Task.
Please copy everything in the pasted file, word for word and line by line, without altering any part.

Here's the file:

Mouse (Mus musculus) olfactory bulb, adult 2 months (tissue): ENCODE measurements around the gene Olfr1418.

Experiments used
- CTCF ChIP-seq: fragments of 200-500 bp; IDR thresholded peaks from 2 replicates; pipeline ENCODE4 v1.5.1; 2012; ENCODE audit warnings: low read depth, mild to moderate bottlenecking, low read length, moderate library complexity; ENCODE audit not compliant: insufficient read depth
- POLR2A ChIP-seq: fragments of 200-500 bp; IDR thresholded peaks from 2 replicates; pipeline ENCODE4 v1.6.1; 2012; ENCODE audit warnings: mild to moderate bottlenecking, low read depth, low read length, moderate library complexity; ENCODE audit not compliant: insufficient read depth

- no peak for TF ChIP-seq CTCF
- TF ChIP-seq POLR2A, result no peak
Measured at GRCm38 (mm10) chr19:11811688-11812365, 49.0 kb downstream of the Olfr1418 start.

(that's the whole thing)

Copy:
Mouse (Mus musculus) olfactory bulb, adult 2 months (tissue): ENCODE measurements around the gene Olfr1418.

Experiments used
- CTCF ChIP-seq: fragments of 200-500 bp; IDR thresholded peaks from 2 replicates; pipeline ENCODE4 v1.5.1; 2012; ENCODE audit warnings: low read depth, mild to moderate bottlenecking, low read length, moderate library complexity; ENCODE audit not compliant: insufficient read depth
- POLR2A ChIP-seq: fragments of 200-500 bp; IDR thresholded peaks from 2 replicates; pipeline ENCODE4 v1.6.1; 2012; ENCODE audit warnings: mild to moderate bottlenecking, low read depth, low read length, moderate library complexity; ENCODE audit not compliant: insufficient read depth

- no peak for TF ChIP-seq CTCF
- TF ChIP-seq POLR2A, result no peak
Measured at GRCm38 (mm10) chr19:11811688-11812365, 49.0 kb downstream of the Olfr1418 start.